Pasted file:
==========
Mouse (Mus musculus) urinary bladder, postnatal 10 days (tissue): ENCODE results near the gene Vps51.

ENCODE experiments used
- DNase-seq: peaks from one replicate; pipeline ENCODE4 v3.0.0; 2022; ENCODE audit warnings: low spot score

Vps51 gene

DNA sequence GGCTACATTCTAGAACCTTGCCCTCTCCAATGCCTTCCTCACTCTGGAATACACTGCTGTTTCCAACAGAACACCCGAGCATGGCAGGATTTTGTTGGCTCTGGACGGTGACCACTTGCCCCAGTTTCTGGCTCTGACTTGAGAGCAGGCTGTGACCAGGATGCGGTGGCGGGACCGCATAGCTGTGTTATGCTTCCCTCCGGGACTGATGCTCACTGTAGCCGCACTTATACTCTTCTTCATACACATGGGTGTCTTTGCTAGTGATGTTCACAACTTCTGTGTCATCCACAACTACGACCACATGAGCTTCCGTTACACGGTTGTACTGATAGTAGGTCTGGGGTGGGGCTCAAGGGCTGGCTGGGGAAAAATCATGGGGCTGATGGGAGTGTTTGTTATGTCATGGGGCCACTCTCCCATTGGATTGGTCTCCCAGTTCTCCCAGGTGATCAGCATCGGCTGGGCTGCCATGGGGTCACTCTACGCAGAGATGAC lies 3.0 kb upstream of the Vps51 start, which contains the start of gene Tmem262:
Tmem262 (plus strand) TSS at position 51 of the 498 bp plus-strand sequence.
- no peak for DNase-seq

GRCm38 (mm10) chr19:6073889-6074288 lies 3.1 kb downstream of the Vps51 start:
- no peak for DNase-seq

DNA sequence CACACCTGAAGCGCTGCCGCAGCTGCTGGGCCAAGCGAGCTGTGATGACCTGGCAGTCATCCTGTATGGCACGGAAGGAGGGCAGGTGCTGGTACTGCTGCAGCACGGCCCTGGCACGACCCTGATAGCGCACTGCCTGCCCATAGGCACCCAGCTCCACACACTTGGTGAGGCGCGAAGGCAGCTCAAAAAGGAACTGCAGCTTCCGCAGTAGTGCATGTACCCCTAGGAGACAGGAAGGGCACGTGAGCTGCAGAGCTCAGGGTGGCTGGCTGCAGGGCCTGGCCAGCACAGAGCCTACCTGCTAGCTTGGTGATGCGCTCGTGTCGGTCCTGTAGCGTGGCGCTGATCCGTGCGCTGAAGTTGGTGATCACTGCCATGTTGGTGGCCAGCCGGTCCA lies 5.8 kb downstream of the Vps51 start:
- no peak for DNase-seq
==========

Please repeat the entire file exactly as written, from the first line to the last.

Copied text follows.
Mouse (Mus musculus) urinary bladder, postnatal 10 days (tissue): ENCODE results near the gene Vps51.

ENCODE experiments used
- DNase-seq: peaks from one replicate; pipeline ENCODE4 v3.0.0; 2022; ENCODE audit warnings: low spot score

Vps51 gene

DNA sequence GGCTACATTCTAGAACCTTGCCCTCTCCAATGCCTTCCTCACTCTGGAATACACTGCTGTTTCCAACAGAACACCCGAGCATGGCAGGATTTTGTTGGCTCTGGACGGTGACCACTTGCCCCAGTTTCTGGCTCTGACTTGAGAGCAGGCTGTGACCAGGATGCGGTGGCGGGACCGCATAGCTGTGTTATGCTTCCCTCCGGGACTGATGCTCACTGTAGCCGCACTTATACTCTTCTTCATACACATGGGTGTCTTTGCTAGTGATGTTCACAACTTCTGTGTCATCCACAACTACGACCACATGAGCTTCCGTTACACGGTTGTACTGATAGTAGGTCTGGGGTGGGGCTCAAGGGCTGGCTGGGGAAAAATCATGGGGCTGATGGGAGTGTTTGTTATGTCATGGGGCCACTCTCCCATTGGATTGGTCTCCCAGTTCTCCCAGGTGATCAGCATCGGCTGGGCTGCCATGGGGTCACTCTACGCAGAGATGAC lies 3.0 kb upstream of the Vps51 start, which contains the start of gene Tmem262:
Tmem262 (plus strand) TSS at position 51 of the 498 bp plus-strand sequence.
- no peak for DNase-seq

GRCm38 (mm10) chr19:6073889-6074288 lies 3.1 kb downstream of the Vps51 start:
- no peak for DNase-seq

DNA sequence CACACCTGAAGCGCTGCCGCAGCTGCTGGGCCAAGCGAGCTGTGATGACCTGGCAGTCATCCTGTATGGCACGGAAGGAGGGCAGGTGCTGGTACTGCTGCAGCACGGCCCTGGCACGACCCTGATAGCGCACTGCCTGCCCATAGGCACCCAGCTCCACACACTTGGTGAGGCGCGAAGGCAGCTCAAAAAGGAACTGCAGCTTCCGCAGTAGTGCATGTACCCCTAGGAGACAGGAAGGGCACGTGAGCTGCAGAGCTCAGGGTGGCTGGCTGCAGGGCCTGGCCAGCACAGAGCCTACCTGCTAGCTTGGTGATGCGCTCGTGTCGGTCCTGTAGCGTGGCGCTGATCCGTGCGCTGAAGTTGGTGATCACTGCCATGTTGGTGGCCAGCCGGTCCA lies 5.8 kb downstream of the Vps51 start:
- no peak for DNase-seq